Dave has been a high-end boutique specialist with a lauded name for years. He no doubt made this move with ample forethought and besides, its his baby. Un-wad your knickers, its not like he hired Uli to manage his new line.

  10. Like all mergers and acquisitions, do not read too much into the media lines. There could always be the possibilities of undercurrents that would not be disclosed to the public ear. You can make up your own mind about the fate of PioneerDJ and Native Instruments, etc.

  11. CONGRATULATIONS to Dave Smith!

    If there’s anybody that deserves to be able to steer his company where he wants it to go, it’s Dave Smith.

    I’ve got nothing but respect for Dave Smith. My first synth was a Pro-One and I got it used, around 1985, for $400. It still works, sounds great, and is probably worth 4 times what I paid for it. How many things can you say that about? Dave Smith made it right.

    I’ve got a Drumtraks and a Six Trak, and they both work after all these years, too.

    Every single other synth I own has MIDI on it, which would not have existed without Dave Smith.

    So there’s a little bit of Dave Smith’s work in every synth I own. Probably in most of yours, too!

    I got to meet Dave Smith once at NAMM and he seemed like a really nice guy. I was too star-struck to say much of anything to him, though, because he’s really one of the rock stars of my life. He made it possible for me to get into synths to begin with and then made it possible for all my synths to talk to each other. And even though I have close to a dozen synths now, I’d still love to get my hands on a Prophet X, a Prophet 10 or one of those sexy Pro 3 Special Editions.

    Dave Smith could retire to drinking tequila on the beach, if he wanted. He’s earned it, after making cool synths and music tech for us all for 50 years. 50 years! That’s a long career!

    But I consider myself very lucky that the guy loves what he does, and all he wants to do is spend more of his time making cool new synths. Seriously, we won the Lotto with this guy.

    I’m going to ‘raise a glass’ to Dave Smith when I get home tonight. He’s giving me a lot of good musical memories and I’m thankful that I’ve been able to benefit from the fruits of his work, and that there’s more good things to come.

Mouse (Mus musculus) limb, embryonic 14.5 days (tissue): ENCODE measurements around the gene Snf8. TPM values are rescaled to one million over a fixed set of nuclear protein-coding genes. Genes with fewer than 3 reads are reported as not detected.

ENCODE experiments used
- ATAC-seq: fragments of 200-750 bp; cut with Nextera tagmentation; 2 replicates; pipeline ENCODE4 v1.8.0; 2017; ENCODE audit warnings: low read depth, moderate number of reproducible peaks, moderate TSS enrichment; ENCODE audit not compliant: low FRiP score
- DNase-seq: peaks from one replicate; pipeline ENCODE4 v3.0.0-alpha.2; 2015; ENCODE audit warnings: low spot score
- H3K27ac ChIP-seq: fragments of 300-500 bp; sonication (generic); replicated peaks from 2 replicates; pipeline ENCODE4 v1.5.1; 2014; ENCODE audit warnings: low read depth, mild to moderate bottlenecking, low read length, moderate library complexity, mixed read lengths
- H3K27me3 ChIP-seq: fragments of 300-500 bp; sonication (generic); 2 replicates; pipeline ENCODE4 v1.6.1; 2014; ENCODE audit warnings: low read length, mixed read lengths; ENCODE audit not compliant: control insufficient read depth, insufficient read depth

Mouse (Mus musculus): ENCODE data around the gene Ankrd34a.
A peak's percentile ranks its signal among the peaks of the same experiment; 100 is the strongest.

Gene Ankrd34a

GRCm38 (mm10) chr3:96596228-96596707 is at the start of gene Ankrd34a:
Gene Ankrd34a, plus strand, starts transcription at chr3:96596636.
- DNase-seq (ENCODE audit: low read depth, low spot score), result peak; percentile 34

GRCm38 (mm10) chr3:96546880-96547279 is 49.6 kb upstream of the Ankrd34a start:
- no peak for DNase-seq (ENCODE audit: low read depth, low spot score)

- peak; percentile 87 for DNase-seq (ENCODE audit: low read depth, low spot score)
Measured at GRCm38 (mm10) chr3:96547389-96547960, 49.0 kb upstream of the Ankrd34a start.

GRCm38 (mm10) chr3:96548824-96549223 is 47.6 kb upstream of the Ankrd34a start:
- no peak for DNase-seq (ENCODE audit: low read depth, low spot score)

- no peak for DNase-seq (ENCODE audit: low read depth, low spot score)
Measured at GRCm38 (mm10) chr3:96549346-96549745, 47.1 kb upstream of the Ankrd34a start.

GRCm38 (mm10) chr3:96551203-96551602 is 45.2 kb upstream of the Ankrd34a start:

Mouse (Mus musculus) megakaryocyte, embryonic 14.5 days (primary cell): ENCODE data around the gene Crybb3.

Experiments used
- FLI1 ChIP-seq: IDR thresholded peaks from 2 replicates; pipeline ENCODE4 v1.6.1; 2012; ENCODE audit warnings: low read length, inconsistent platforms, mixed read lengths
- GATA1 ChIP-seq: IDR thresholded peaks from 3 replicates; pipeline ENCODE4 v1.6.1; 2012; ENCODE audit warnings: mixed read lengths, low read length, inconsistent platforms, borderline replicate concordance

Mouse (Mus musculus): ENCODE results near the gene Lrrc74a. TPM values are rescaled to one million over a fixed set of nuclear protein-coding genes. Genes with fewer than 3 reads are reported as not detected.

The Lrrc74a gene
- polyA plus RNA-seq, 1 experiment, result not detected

1. Why you so mad huh?
      Dave set the standard for todays Polysynths and helped us to have a Midi Standard + quite a few other stuff.
      He was in the 80´s far beyond his time. I can recommend you the Book “The Story of the Prophet of Silicon Valley”.

      Also why are some People so rude to this guy? He is an outstanding Synth-Designer like Bob Moog, Alan Perlman or Tom Oberheim.

      Also I cant hear it anymore, why is his stuff so expensive etc. its not like they rip you off with their prices. If you cant afford a good quality synthesizer, then stick to plugins/digital synths or Behringer´s Stuff.

      I have also mixed feelings about the Focusrite Deal, but it is a smart move from Dave, because in a time where chipsets and other electronical parts are rare and harder to get, Sequential can use Focusrites infrastructure to get the parts cheaper and in time.

      Another thing is, that Dave can actually focus on designs and is not involved to deal with Company related issues. He’s over 70 and he deserves not to worry about backorders, faulty batches and delivery delays etc. and now he can take his time to engineer eventually the next all time classic.

      I think Dave deserves more respect and honor for what he archived.

      I personally like his Synthesizers and his passion about his Products, you can really feel that someone have a lot of fun designing things and I will buy them in the future, after a Pro One and a Prophet 10, the OB 6 is the next on my list.

      Cheers to Dave!

  12. I’m optimistic for this. I think it’ll be great. Novation’s doing well, as is Adam and Focusrite. I’m not as familiar with the other brands.

  13. seen this before. I hope for the best but all is well until a new CEO comes along and says yeah we need to be more global, we need to target emerging markets.. BRIC countries!…. and why are we paying all these people in san francisco – cost of living and salaries are way too high, lets bring in some talent from cheaper locations and have these morons in san fran train them before we lay them off.

  14. Don’t understand the Curtis Filter, but love Dave Smith all the same. Less everyday business running and more synth design can’t be a bad thing both Dave and hopefully Tom Oberheim as well.

    Who knows my next Focusrite audio interface could potentially end up with a (driven) synth-guru-tuned filter I can route stereo audio through. Discrete analog finessing without wired routing for all my DSP audio. No better team out there to tear down digital/analog audio domains than Focusrite and Sequential.

  15. Your 100% right on this, hope it doesn’t happen, Disney did this, they gave their employees 90 days to train foreign H1b replacements before handing out pink slips. CEO’S and shareholders can be Scandless.